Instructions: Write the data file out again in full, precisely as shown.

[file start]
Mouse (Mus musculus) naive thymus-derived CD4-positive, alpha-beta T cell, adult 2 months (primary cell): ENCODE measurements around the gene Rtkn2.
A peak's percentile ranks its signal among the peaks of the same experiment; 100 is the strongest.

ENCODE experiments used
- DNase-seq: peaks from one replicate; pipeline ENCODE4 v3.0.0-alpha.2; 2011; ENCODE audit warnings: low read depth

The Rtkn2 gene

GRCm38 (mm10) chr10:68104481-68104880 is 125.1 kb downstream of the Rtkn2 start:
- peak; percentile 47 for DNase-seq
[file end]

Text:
Mouse (Mus musculus) naive thymus-derived CD4-positive, alpha-beta T cell, adult 2 months (primary cell): ENCODE measurements around the gene Rtkn2.
A peak's percentile ranks its signal among the peaks of the same experiment; 100 is the strongest.

ENCODE experiments used
- DNase-seq: peaks from one replicate; pipeline ENCODE4 v3.0.0-alpha.2; 2011; ENCODE audit warnings: low read depth

The Rtkn2 gene

GRCm38 (mm10) chr10:68104481-68104880 is 125.1 kb downstream of the Rtkn2 start:
- peak; percentile 47 for DNase-seq